Most of the 10-mile-long Middlewich Branch Canal, connecting the Trent and Mersey Canal with the Shropshire Union Canal, is under the control of the Shropshire Union Canal Angling Association.

Most of the sport is with small roach, although larger fish are sometimes caught. Day tickets are available along the bank.

The Shropshire Union Canal in this region often yields very good general sport, plus a few exceptional specimens like the 3lb roach caught in 1976 and a 7lb 1oz eel caught in 1957, both from the Powys branch arm near Llanymynech. In the Cheshire area, most of the canal fishing is controlled by the Shrop-shire Union Canal Angling Association which has rights along many miles of towpath, most of which has day tickets obtainable at points along the bank.

Fishing this canal can create unusual problems, however, as it passes through areas controlled by the North West Water Authority, the Severn-Trent Water Authority and the Welsh National Water Development Authority. Check before fishing that you have the correct licence.

Many of England’s best canal anglers originate from this region, where there are many other smaller canals. The Caldon Canal holds some fair tench and roach fishing and is under control of the North Staffs Angling Association. The Huddersfield Narrow Canal runs part of its path north of the area and has day tickets available along the bank from the Oldham and District Angling Association for sections from Lock 24 at Saddleworth to Bridge 85 at Greenfield, and for about three miles from Ward Lane to Hatshead.

Skimmers and belters

The Rufford Canal also has tickets available on the bank for a section from Burscough to Tartleton. It is an arm of the Leeds and Liverpool Canal and holds mainly small roach and skimmer bream with the odd ‘belter’ to liven things up. Also with tickets available along the bank, the Peak Forest Canal has great potential now that re-stocking has been completed in the section from Mar-pie to Ashton.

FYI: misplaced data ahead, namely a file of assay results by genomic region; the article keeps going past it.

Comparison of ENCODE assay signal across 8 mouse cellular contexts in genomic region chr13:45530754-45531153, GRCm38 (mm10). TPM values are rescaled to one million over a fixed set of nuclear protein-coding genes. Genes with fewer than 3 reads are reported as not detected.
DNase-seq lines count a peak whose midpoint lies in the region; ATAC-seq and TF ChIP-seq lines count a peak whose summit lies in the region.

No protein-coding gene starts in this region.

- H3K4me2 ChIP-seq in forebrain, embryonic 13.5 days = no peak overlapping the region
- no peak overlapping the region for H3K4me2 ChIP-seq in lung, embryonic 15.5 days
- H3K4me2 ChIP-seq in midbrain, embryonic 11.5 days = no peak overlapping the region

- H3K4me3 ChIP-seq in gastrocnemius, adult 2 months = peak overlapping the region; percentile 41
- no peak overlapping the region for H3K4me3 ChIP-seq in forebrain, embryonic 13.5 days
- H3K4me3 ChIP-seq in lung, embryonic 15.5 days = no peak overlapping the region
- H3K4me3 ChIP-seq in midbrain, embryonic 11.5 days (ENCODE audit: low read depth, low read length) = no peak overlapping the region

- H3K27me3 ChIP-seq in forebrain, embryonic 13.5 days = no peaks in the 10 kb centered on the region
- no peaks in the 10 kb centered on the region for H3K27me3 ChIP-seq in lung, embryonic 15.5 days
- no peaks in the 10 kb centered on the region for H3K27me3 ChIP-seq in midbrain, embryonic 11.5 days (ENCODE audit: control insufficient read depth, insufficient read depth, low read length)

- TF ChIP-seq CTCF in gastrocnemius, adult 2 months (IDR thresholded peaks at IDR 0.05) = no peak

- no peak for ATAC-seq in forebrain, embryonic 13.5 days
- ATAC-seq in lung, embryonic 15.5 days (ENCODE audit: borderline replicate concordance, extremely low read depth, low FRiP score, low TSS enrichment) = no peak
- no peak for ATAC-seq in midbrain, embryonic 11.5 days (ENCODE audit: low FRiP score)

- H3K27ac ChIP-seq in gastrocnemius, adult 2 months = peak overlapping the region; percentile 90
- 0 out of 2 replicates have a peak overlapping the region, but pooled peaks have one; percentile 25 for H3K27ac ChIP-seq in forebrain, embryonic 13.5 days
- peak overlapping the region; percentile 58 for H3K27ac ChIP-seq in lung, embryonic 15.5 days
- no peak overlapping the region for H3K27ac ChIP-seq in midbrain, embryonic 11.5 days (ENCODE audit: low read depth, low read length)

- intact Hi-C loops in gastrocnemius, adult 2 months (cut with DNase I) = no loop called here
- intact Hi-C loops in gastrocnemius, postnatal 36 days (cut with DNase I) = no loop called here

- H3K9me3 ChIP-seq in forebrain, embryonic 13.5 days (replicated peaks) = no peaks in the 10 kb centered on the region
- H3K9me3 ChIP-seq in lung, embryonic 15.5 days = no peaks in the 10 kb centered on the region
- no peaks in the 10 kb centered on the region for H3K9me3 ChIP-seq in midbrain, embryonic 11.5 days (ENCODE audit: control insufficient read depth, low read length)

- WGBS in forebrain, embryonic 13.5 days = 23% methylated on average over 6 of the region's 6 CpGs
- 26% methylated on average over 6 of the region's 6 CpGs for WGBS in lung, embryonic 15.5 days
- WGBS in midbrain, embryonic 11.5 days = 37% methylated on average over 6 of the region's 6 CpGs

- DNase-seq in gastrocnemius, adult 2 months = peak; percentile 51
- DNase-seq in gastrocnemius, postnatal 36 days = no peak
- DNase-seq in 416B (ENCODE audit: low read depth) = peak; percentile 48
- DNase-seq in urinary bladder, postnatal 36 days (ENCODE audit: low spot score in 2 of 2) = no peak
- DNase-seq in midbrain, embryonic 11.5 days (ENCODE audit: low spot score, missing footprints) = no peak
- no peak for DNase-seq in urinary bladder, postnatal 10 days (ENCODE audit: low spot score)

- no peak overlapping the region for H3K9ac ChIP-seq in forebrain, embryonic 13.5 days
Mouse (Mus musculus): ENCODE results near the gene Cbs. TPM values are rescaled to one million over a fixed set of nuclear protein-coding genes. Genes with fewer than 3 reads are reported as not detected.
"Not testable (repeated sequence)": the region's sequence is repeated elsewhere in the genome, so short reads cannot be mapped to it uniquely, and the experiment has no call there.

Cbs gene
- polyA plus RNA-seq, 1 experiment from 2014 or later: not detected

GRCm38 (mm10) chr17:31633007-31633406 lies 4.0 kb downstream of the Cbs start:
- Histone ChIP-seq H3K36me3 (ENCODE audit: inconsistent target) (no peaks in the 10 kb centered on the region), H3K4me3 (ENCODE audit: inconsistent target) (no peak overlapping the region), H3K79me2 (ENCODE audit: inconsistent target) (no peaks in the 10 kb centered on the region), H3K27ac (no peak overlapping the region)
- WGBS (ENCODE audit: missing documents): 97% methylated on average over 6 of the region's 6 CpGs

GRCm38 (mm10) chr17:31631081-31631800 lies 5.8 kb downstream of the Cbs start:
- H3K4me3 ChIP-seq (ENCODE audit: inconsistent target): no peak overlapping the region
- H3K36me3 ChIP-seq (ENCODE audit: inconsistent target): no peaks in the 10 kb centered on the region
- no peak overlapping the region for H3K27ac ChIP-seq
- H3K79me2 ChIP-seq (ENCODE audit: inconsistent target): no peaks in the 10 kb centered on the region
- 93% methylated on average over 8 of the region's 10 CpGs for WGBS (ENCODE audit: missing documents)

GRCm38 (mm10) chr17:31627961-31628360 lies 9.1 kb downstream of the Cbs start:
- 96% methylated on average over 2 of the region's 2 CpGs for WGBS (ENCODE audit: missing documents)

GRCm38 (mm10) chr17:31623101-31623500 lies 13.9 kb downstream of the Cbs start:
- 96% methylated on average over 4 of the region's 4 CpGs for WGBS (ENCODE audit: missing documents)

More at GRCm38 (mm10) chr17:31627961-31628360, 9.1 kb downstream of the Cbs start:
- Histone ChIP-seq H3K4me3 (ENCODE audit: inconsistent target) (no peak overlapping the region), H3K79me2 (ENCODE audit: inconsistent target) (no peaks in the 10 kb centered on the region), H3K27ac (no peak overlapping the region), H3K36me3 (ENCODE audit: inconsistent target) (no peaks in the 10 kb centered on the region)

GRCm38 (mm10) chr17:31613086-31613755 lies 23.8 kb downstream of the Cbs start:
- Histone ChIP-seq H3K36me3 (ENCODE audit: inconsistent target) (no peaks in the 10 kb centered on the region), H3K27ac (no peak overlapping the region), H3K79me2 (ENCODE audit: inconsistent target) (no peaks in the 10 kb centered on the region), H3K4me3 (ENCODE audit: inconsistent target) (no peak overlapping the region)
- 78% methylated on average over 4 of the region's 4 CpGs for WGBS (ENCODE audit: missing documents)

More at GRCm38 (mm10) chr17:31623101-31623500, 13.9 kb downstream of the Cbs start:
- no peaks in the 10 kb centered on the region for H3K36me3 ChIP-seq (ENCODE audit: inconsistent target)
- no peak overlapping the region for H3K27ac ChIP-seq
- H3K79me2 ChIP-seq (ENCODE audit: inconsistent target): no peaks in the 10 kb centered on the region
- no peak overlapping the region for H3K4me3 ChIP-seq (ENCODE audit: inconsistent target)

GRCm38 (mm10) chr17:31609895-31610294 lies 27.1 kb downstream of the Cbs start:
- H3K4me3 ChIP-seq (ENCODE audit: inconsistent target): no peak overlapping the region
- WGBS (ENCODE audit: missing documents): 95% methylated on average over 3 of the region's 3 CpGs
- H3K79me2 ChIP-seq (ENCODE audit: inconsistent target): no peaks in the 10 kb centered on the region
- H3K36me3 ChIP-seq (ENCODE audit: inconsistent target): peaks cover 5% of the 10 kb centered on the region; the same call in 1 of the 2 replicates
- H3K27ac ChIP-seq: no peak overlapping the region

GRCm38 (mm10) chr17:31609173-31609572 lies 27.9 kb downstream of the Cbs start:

Surprisingly, there is not much river fishing in terms of large waterways like the nottoo-distant Severn or Trent. The River Weaver, with its tributary the Dane, is among the major local waters. Subjected to heavy boat traffic in the lower, navigable section, it has good fishing around Northwich and upstream. It is an easy-flowing water, averaging 5-7ft in depth, and has good roach and bream fishing which is improving each season. It is also an excellent trout water in the upper reaches around Audlem and for a considerable distance downstream from there, and is for the most part preserved. Near Middlewich the local angling association has fishing at Hulses Island, Vale Royal and Wimboldsley with tickets available. Upstream of Worleston is a good stretch of water belonging to the Nantwich Angling Society. From Newbridge to Saltersfield fishing is controlled by the Northwich Angling Association, and from Newbridge to Ashbrook by the Winsford and District Angling Association. They all issue tickets along the bank.

River Dane

Much of the River Dane is available on permit. At Byeley, good chub and dace fishing is found along the Middlewich Angling Society section, and the Northwich Angling Association also has a lengthy stretch in this area.

Not too far away, there is excellent trout and grayling fishing in the Derbyshire Derwent and along the River Dove — known as ‘Walton’s Water’. Most of the upper Dove is preserved, but a number of c hotels such as the famous ‘Charles 5 Cotton’ at Hartington and the Izaak Walton at Thorpe Cloud have excellent fishing for guests. On the River Derwent